Tyrosine Residues in Phospholipase Cγ2 Essential for the Enzyme Function in B-cell Signaling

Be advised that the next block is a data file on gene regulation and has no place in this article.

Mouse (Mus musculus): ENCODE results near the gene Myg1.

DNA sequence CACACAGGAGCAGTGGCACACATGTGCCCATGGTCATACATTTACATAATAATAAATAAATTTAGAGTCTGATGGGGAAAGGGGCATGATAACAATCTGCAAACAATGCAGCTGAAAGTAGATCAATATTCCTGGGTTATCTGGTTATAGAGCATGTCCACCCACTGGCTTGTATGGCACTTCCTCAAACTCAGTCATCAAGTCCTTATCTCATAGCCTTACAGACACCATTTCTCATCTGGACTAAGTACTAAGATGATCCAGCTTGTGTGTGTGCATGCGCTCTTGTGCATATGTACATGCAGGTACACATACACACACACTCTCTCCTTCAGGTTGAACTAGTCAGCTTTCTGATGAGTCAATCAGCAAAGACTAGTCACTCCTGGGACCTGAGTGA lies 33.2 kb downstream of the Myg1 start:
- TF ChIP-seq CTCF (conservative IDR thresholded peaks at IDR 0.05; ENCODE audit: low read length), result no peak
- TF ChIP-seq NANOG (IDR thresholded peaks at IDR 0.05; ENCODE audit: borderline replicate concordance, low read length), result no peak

Phospholipase Cgamma (PLCgamma) isoforms are regulated through activation of tyrosine kinase-linked receptors. The importance of growth factor-stimulated phosphorylation of specific tyrosine residues has been documented for PLCgamma1; however, despite the critical importance of PLCgamma2 in B-cell signal transduction, neither the tyrosine kinase(s) that directly phosphorylate PLCgamma2 nor the sites in PLCgamma2 that become phosphorylated after stimulation are known. By measuring the ability of human PLCgamma2 to restore calcium responses to the B-cell receptor stimulation or oxidative stress in a B-cell line (DT40) deficient in PLCgamma2, we have demonstrated that two tyrosine residues, Tyr(753) and Tyr(759), were important for the PLCgamma2 signaling function. Furthermore, the double mutation Y753F/Y759F in PLCgamma2 resulted in a loss of tyrosine phosphorylation in stimulated DT40 cells. Of the two kinases that previously have been proposed to phosphorylate PLCgamma2, Btk, and Syk, purified Btk had much greater ability to phosphorylate recombinant PLCgamma2 in vitro, whereas Syk efficiently phosphorylated adapter protein BLNK. Using purified proteins to analyze the formation of complexes, we suggest that function of Syk is to phosphorylate BLNK, providing binding sites for PLCgamma2. Further analysis of PLCgamma2 tyrosine residues phosphorylated by Btk and several kinases from the Src family has suggested multiple sites of phosphorylation and, in the context of a peptide incorporating residues Tyr(753) and Tyr(759), shown preferential phosphorylation of Tyr(753).
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